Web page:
• They respond more to high-pitch sounds then to low-pitch tones, although they seem to be soothed by someone singing softly or speaking in a low-pitch tone.
    • Newborns immediately distinguish strong odors.
      • They spit, stick out their tongues, and wrinkle their noses and something stinky.
      • They smile and show licking motions when something smells good.
    • Babies prefer sweet-tasting liquids.
      • They like sweet things but dislike bitter or salty liquids.
      • A “sweet tooth” may be human nature.

 

Chapter 10 Section 3:  Social Development

  • Social Development: involves the ways in which infants and children learn to relate to other people.
  • Attachment:  an active and intense emotional relationship between two people that endures over time.
    • Emotional ties that form between people and keep them together.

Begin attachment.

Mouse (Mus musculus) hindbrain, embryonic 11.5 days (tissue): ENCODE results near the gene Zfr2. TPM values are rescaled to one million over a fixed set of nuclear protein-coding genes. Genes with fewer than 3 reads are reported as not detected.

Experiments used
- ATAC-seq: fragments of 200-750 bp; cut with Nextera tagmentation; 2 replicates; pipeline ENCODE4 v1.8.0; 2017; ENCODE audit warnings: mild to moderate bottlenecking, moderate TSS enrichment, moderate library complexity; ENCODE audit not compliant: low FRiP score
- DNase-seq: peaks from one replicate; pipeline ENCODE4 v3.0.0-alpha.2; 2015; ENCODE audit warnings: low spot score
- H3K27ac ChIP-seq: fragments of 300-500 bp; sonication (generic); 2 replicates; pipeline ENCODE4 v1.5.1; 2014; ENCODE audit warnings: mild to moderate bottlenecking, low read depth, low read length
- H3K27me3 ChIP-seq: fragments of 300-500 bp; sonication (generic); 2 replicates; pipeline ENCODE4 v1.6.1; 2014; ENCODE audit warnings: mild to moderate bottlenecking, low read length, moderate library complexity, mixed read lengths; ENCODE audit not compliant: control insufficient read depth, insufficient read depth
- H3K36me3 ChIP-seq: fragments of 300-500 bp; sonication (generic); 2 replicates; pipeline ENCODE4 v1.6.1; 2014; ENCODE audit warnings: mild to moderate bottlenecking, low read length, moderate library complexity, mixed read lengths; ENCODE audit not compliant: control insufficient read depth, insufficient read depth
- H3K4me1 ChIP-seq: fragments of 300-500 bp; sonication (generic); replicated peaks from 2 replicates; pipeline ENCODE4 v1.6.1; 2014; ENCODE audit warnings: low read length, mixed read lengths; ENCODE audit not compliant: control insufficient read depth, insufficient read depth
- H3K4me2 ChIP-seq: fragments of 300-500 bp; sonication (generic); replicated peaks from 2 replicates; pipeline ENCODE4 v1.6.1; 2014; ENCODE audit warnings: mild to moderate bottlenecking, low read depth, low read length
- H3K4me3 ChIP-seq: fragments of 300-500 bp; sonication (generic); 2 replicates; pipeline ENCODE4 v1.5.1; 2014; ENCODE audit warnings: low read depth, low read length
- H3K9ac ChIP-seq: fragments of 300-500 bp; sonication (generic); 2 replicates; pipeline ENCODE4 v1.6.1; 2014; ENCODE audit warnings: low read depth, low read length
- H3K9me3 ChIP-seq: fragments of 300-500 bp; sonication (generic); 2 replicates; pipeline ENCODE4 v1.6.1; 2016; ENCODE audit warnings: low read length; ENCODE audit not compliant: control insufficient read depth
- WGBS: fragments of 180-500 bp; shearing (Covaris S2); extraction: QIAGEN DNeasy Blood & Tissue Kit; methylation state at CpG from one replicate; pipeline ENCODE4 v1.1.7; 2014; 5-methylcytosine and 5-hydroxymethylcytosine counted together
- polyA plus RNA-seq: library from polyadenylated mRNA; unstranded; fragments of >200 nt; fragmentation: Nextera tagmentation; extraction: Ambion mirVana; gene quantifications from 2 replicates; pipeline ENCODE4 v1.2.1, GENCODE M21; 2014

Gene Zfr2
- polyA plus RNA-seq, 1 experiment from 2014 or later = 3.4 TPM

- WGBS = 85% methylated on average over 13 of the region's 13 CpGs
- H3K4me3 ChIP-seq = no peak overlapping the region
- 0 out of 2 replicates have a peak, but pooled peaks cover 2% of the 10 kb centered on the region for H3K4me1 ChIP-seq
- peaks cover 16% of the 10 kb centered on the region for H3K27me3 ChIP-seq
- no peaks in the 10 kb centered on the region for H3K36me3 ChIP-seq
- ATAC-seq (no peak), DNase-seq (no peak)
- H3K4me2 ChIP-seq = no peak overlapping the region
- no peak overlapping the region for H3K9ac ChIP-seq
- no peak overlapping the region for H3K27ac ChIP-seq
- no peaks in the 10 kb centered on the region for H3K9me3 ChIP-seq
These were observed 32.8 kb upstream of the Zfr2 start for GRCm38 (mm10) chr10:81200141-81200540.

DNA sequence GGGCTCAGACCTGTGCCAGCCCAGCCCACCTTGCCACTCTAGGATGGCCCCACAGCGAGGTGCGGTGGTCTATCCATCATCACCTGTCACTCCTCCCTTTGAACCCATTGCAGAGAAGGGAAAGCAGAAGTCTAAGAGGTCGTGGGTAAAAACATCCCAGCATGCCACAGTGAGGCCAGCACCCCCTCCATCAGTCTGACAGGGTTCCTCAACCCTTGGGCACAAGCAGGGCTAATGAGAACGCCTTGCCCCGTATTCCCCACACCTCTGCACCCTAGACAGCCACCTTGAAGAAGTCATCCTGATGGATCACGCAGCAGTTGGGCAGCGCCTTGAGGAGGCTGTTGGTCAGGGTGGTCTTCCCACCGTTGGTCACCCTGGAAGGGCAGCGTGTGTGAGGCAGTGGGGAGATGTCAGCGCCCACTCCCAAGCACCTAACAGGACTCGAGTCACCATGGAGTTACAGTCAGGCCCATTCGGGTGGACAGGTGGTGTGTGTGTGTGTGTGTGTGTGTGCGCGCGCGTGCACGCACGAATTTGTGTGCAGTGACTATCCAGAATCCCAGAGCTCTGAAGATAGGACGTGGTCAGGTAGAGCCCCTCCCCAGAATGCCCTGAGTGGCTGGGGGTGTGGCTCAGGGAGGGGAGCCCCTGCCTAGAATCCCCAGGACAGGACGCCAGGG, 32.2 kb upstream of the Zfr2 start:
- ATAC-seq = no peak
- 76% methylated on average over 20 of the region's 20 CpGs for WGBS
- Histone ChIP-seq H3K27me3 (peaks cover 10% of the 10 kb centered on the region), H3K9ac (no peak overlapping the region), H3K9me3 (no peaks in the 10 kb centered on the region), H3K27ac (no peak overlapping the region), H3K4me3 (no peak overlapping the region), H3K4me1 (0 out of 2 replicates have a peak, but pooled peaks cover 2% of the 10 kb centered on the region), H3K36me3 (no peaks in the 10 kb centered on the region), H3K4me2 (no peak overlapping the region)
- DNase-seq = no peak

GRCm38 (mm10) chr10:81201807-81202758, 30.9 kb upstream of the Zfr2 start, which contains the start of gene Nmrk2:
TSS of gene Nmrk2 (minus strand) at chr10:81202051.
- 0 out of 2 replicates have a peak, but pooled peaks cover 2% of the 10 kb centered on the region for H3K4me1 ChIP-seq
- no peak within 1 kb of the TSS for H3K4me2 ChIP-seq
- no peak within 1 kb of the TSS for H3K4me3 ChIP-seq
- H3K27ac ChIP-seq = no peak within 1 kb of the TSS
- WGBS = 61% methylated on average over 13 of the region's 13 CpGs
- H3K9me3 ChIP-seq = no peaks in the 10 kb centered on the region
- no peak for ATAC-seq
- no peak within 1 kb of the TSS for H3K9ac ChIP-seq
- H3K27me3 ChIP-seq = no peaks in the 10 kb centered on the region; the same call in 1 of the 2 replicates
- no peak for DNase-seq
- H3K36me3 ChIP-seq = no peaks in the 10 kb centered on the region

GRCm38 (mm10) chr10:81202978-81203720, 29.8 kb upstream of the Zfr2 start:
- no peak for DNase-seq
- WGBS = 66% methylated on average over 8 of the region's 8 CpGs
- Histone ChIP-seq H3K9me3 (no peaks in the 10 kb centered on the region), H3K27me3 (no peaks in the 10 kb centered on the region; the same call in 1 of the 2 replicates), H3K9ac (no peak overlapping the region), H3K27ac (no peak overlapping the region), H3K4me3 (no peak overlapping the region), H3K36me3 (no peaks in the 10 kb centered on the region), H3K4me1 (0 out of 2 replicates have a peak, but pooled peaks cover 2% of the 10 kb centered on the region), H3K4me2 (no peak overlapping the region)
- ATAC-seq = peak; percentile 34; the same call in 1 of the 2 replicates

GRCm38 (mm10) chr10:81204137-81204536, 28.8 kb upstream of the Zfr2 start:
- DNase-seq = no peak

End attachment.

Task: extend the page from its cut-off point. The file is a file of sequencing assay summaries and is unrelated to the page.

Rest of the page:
• Because infants are basically helpless, and are totally dependent on other to fulfill their needs, feelings of attachment are essential to survival.
      • Infants and children try to stay in contact with people whom they are attached.
    • Development of Attachment
      • True or False?
        • Newborn babies would rather be held by their mother’s then other people?
          • False, it takes a number of months for infants to become attached to specific people.
      • Psychologist Mary Ainsworth studied attachment in infants.
        • She observed that at first infants prefer being held by someone – anyone – over being alone.
          • Birth – 4 months = no attachment, like to be held by anyone.
          • By 4 months of age infants develop specific attachments to their main caregivers, usually their mothers.
            • 4 months = attached to mothers
            • This attachment grows stronger by six to seven months, where they try to maintain contact with their mothers and cry or complain when they are separated.
      • By the age of 8 months, some infants develop fear of strangers. (8 months = stranger and separation anxiety)
        • Stranger Anxiety: distress that is sometimes experienced by infants when they are separated from their primary caregivers.